The class of people who used to grow food by hand are now transformed into dog-hair-stylists and feng-shui experts, baristas, stock brokers, singers, dancers, the people who send you spam email and try to get you to eat out four times a week... in general those who only consume, and derive their income from the fact that they make YOU consume more.

They're taking their cut from the flow of resources from the producers to the consumers, increasing the prices by 100 fold in the middle.
Eikka
not rated yet Jan 01, 2017
As automation displaces workers government's income will diminish


Why would it diminish? The owning class is paying 80-90% of the actual sum of taxes anyhow, because the poor who are displaced by automation effectively don't pay tax, or are paying a negative tax already thanks to already existing systems of income redistribution.

As the wage earning manual laborers are displaced, the upper classes income increases and the government will find itself with more money since the incomes shift up to higher tax brackets. The government would rather have someone making $120k a year earn the money than someone making $20k a year, because the latter has a smaller income tax percentage.

Eikka
5 / 5 (1) Jan 01, 2017
In fact it's in the government interest that the poor should become poorer and the rich become richer, because they are the middle men sitting between the flow of money from the rich to the poor and get to divert it wherever they please.

By playing Robin Hood they justify their own incomes, so why should they do anything to actually remedy the situation? The worse the world becomes, the more it needs these "saints" - the hero and the villain are the same.

Whenever there's a plague, the priesthood prospers. In the same way, the power of the political class grows out of social conflict, because without the need to manage and control people there wouldn't be a need for the government. If the society and the economy was working fine as it was, why pay taxes and elect representatives?
gkam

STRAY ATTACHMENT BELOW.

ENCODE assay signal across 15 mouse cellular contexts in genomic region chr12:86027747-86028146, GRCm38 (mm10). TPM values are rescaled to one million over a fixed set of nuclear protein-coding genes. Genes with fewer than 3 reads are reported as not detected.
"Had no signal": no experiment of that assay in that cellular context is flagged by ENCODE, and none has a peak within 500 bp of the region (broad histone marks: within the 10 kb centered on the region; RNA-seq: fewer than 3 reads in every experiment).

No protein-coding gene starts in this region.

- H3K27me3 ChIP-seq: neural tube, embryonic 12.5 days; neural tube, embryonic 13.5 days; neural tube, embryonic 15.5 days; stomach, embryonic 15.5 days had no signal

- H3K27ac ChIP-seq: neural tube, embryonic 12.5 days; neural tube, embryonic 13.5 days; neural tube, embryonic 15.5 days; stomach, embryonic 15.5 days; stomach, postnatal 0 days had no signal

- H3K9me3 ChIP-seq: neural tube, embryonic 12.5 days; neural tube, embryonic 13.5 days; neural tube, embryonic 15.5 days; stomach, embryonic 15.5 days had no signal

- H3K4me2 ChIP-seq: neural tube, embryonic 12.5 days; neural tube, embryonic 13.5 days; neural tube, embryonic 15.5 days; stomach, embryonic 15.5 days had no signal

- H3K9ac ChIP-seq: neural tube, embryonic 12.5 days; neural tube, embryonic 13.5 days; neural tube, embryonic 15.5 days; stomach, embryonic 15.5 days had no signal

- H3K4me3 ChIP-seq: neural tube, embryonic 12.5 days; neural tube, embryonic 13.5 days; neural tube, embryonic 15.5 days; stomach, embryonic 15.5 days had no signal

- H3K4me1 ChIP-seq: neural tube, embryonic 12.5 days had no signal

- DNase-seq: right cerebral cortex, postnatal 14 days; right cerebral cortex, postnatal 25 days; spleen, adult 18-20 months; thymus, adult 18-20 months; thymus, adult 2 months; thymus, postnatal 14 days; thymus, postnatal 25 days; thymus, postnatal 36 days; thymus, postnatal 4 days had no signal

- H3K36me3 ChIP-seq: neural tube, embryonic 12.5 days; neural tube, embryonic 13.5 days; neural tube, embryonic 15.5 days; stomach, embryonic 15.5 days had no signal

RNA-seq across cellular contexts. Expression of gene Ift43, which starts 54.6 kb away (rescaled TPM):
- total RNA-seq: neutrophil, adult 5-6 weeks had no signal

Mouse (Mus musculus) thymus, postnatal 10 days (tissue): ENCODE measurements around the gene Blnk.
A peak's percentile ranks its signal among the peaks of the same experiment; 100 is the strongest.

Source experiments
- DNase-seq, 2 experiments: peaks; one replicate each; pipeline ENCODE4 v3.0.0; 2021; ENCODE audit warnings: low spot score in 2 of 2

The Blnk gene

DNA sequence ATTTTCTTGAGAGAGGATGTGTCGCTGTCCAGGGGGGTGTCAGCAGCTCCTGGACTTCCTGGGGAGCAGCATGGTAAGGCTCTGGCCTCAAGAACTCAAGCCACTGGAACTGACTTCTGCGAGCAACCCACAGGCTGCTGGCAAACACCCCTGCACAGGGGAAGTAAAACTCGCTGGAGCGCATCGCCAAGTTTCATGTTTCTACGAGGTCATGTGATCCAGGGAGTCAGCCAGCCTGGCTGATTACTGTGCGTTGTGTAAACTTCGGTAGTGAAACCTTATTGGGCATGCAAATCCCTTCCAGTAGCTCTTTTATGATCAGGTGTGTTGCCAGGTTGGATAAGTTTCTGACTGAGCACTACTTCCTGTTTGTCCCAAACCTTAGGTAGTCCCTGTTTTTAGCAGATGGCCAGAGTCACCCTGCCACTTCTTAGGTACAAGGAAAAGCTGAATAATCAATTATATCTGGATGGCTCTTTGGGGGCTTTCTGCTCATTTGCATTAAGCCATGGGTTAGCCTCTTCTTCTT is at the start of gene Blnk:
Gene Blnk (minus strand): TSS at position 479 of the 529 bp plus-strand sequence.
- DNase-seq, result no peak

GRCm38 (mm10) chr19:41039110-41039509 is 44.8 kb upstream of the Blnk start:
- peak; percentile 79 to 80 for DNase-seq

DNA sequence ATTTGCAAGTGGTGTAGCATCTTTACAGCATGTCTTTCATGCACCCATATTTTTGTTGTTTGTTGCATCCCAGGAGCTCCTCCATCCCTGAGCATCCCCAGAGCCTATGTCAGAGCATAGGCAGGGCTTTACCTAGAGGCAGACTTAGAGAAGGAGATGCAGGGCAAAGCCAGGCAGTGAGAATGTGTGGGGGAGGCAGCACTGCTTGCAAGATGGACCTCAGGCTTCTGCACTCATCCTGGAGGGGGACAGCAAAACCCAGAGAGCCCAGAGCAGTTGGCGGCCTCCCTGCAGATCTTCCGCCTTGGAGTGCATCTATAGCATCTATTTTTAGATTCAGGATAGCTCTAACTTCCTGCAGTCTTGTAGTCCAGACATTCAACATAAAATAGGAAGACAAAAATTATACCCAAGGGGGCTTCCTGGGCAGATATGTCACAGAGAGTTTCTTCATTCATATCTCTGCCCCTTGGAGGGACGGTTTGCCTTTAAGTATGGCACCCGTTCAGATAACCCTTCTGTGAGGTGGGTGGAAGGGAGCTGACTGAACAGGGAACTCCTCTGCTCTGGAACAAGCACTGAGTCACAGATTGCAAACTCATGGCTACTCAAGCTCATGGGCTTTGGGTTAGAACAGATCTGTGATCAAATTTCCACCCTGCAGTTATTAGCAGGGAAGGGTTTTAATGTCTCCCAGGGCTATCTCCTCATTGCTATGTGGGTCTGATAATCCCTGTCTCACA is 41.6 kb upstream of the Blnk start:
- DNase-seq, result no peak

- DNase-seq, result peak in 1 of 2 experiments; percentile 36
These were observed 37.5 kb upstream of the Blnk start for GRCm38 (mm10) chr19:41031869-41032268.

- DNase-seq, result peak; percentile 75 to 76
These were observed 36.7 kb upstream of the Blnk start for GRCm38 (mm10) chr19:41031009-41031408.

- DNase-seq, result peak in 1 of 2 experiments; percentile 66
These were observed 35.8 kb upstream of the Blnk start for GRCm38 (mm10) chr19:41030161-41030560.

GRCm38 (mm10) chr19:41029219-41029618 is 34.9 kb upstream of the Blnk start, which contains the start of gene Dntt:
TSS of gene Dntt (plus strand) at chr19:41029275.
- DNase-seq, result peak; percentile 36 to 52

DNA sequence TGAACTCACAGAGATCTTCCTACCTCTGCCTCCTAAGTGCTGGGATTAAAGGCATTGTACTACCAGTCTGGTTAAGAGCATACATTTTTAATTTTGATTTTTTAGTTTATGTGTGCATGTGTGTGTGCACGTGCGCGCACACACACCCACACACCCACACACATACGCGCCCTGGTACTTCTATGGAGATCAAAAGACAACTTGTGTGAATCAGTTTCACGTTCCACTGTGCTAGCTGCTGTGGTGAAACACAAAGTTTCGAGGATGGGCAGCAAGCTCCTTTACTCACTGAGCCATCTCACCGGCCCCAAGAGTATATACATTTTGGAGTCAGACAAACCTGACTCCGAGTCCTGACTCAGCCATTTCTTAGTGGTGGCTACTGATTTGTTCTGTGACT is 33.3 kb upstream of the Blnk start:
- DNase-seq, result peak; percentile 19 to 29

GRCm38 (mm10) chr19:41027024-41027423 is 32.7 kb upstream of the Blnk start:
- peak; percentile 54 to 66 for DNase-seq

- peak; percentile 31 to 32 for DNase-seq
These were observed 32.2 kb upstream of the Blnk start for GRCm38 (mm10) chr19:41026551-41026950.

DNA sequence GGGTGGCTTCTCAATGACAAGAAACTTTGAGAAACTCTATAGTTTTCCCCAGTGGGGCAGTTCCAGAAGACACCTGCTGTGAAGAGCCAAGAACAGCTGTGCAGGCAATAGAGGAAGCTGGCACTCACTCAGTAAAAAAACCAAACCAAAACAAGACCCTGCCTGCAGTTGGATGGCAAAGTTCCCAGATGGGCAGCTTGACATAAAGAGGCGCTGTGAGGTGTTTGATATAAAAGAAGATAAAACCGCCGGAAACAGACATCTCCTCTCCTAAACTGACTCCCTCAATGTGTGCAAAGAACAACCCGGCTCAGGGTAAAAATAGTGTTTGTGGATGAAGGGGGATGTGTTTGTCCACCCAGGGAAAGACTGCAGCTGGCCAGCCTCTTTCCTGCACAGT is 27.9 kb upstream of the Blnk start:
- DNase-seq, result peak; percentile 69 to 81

1 / 5 (4) Jan 01, 2017
"In fact it's in the government interest that the poor should become poorer and the rich become richer, because they are the middle men sitting between the flow of money from the rich to the poor."
---------------------------------

You inhabit a strange world.
Eikka
not rated yet Jan 01, 2017
You inhabit a strange world.


It's only logical.

You have to ask the question, who benefits from high income disparity. The rich people of course, but the more subtle answer is: the people in the government.

The class of people who employ themselves in public offices, who sell themselves to the public as the people whose job it is to make things right again, would lose their jobs if they actually did so. The worse the income disparity, the more demand there is for politicians to fix it, and the more the people are willing to pay for this "service".

UBI is one of the symptoms. Without UBI the owning class would have to pay the poor anyways or they'd lose customers and soon find themselves without income. Who you gonna sell to if you have all the money?

But with the UBI, or any other income redistribution scheme, the political class steps in between and acts as the redistributor, and pockets some of the money to themselves, saying it wouldn't happen otherwise.
gkam
Jan 01, 2017
This comment has been removed by a moderator.
Eikka
not rated yet Jan 01, 2017
The irony is that using robots to do the work and then paying the unemployed people UBI so they could afford the products is more expensive and wasteful than simply having people do the work for the money - because of the added expense of the bureaucracy and the cost of the robots.

And work is a great moderator for human apetite. UBI has the problem of turning income into a political matter, so people can effectively vote themselves more money, which they will.

gkam
1 / 5 (4) Jan 01, 2017
"And work is a great moderator for human apetite."
----------------------------

A strange view. I see work as self-expression, as self-actualization.
Eikka
not rated yet Jan 01, 2017
A strange view. I see work as self-expression, as self-actualization.


Why is it strange? When your income depends on your work output, you avoid the problem with people getting too greedy, or at least they have to provide something of equal value in return.

UBI breaks this, so people who do very little get to spend the same amount of resources as people who do a lot. That in itself is not an issue, but it will become an issue later on when the people become wise and stop since they can get away with less.